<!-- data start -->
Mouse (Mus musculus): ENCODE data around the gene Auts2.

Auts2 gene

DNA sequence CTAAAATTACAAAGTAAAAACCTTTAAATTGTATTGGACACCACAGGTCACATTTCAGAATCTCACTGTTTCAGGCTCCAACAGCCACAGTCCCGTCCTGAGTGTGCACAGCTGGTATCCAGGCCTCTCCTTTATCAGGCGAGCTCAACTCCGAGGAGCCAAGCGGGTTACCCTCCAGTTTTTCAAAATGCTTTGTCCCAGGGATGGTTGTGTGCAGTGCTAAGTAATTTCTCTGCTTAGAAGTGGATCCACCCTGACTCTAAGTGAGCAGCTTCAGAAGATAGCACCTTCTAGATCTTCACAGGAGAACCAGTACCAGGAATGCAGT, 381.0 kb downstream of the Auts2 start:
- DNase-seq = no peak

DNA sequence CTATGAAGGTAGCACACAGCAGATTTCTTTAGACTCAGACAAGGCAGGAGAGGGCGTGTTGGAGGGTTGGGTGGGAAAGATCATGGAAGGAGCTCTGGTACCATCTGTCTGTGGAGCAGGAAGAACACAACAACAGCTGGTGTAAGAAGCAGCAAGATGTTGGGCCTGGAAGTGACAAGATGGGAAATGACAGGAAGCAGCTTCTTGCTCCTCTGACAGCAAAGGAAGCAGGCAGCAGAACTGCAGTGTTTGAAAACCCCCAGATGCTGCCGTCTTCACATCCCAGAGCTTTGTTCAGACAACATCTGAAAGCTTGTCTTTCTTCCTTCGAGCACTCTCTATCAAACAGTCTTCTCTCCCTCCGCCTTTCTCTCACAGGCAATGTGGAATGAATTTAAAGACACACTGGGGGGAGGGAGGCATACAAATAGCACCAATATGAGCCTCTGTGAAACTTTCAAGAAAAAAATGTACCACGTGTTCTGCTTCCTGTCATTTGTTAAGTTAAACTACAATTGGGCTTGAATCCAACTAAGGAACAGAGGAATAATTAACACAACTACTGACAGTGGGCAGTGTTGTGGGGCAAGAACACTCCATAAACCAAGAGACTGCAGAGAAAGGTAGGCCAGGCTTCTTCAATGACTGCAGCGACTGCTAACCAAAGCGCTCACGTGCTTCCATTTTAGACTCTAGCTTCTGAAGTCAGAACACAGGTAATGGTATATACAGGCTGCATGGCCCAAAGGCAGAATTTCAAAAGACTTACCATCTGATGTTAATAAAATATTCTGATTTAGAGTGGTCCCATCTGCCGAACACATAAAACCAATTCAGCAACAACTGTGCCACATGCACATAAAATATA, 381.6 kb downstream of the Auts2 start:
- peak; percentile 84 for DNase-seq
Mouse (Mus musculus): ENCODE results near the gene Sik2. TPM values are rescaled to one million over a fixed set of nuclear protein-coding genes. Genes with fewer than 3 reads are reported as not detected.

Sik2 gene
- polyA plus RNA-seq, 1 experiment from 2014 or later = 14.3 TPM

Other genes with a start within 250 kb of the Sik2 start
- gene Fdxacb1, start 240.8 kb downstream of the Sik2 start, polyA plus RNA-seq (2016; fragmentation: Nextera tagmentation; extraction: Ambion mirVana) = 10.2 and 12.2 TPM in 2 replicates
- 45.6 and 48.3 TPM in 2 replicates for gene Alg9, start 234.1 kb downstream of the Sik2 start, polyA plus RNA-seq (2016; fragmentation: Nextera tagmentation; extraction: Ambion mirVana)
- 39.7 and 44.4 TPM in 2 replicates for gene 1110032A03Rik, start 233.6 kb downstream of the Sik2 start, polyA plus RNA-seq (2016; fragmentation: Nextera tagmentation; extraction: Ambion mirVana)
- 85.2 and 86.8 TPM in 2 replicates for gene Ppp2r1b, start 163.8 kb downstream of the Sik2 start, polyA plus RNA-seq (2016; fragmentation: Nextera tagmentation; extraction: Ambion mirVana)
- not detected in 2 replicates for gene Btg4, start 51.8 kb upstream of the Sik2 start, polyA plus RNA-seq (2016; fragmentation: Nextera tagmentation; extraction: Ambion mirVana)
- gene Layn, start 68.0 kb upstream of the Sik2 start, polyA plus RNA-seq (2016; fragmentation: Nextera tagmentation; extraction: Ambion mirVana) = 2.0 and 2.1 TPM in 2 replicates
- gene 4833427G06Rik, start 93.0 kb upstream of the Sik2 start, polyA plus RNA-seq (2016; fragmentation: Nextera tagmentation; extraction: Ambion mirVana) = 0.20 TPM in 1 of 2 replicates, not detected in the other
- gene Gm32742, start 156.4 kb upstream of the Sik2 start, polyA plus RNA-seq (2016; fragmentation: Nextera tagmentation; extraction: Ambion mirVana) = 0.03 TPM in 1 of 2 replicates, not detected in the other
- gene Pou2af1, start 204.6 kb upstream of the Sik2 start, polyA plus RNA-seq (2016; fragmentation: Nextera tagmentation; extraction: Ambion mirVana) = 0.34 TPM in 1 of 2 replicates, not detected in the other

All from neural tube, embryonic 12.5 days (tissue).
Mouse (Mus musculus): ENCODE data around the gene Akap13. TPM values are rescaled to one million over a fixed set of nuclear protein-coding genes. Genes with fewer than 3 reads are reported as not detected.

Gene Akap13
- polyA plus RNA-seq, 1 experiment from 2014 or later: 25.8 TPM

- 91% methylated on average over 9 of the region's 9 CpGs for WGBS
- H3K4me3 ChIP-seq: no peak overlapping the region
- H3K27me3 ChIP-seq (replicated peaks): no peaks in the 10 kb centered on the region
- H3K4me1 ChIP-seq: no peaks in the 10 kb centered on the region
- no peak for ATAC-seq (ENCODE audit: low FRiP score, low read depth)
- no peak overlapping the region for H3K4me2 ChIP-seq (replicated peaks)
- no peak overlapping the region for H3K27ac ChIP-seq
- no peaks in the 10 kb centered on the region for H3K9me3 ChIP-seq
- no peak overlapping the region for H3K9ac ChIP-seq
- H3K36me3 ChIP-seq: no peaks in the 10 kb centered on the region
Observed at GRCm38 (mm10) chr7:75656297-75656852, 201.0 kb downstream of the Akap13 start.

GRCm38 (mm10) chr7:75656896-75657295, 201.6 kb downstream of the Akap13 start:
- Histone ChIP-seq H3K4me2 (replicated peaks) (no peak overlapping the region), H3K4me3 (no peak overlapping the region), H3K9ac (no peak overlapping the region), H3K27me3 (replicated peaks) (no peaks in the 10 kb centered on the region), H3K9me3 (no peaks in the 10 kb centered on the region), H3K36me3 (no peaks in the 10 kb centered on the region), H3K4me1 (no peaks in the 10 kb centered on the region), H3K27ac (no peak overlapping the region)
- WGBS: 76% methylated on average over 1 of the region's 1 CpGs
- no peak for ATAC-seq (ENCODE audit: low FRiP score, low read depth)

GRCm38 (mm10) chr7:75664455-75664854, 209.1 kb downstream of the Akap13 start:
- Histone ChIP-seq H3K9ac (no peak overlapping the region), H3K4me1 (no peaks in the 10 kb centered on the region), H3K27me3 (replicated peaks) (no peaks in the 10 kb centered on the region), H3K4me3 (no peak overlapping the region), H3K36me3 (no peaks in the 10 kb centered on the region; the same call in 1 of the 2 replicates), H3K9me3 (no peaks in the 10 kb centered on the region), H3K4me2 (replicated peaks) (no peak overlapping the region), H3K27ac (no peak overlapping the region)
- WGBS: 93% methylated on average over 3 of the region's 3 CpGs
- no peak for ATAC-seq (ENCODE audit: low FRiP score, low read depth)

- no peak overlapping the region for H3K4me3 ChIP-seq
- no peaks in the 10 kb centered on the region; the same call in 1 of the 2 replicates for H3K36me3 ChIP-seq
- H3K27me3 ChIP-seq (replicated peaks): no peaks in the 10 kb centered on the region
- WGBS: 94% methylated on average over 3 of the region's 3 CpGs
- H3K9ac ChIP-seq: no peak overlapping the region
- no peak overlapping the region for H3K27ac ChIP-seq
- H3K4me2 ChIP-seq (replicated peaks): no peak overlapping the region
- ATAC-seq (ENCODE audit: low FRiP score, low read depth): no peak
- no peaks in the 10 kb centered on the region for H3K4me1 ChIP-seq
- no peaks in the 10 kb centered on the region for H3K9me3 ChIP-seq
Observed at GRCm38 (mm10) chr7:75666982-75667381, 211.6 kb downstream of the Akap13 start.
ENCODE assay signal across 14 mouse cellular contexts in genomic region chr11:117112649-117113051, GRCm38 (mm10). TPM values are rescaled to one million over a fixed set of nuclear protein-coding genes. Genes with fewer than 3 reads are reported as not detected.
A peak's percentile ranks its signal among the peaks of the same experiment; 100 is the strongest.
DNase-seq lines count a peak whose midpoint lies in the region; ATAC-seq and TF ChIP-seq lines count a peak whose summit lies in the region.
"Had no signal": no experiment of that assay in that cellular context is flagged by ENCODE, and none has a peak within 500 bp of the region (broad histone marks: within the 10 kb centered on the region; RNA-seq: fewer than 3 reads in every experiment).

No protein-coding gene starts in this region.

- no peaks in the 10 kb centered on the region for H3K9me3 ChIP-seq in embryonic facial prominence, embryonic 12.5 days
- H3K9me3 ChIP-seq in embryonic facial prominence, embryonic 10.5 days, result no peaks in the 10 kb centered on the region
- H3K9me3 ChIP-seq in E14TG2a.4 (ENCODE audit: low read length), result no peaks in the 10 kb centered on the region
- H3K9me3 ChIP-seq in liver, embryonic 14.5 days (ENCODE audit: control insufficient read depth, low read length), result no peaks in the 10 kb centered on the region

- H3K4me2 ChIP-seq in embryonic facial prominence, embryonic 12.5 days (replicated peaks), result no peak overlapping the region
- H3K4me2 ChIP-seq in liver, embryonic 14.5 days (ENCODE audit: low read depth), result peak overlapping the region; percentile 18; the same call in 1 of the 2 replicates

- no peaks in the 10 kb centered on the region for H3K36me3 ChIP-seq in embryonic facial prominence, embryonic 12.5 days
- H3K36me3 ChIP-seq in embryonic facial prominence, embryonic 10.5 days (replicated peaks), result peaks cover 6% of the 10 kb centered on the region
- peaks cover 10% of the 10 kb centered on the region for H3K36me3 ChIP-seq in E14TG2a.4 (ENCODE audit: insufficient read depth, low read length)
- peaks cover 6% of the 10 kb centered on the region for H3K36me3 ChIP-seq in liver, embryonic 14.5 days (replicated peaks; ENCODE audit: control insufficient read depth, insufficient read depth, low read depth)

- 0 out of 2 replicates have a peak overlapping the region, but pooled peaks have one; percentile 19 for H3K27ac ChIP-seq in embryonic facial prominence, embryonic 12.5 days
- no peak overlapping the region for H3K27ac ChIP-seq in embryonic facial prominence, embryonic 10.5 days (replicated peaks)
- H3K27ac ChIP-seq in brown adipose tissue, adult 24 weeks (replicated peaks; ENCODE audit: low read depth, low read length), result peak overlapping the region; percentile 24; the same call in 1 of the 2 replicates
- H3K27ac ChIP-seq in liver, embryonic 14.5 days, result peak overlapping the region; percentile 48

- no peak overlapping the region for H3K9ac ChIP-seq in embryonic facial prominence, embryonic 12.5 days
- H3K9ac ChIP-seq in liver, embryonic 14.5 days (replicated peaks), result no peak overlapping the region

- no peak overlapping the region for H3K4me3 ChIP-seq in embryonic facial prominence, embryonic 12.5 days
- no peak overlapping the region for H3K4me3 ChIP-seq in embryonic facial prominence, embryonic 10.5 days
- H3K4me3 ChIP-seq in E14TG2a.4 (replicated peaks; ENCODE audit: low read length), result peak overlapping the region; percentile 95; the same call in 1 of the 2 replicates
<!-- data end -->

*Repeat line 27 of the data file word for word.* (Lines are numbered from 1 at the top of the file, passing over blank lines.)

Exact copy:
- H3K4me1 ChIP-seq: no peaks in the 10 kb centered on the region